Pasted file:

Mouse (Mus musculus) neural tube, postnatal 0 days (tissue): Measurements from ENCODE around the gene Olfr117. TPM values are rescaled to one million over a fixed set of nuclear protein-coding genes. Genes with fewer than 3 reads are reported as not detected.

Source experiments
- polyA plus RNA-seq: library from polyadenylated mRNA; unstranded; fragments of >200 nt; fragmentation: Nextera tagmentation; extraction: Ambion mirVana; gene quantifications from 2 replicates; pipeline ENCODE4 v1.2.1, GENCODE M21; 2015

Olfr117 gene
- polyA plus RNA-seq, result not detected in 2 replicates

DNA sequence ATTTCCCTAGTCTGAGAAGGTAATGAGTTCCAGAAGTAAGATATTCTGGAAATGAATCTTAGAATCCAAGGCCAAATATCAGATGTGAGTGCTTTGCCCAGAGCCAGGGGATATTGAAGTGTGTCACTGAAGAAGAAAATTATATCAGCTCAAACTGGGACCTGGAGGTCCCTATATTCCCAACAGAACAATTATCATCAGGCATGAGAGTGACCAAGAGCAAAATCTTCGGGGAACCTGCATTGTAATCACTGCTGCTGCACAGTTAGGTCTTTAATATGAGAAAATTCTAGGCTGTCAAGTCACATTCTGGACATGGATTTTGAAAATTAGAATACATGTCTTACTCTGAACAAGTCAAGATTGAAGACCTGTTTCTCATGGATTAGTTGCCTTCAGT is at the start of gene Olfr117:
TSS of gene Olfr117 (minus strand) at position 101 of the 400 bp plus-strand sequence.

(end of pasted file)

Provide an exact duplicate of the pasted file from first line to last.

Mouse (Mus musculus) neural tube, postnatal 0 days (tissue): Measurements from ENCODE around the gene Olfr117. TPM values are rescaled to one million over a fixed set of nuclear protein-coding genes. Genes with fewer than 3 reads are reported as not detected.

Source experiments
- polyA plus RNA-seq: library from polyadenylated mRNA; unstranded; fragments of >200 nt; fragmentation: Nextera tagmentation; extraction: Ambion mirVana; gene quantifications from 2 replicates; pipeline ENCODE4 v1.2.1, GENCODE M21; 2015

Olfr117 gene
- polyA plus RNA-seq, result not detected in 2 replicates

DNA sequence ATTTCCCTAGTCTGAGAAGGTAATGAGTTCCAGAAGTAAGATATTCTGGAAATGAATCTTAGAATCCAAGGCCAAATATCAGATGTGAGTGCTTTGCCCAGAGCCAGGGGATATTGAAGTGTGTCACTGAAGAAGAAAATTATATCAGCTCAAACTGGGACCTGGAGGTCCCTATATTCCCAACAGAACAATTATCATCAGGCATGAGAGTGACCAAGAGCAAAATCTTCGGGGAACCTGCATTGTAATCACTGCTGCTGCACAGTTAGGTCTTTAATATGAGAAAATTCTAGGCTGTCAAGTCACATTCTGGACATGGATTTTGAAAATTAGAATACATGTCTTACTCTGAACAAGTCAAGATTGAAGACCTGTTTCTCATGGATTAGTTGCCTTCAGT is at the start of gene Olfr117:
TSS of gene Olfr117 (minus strand) at position 101 of the 400 bp plus-strand sequence.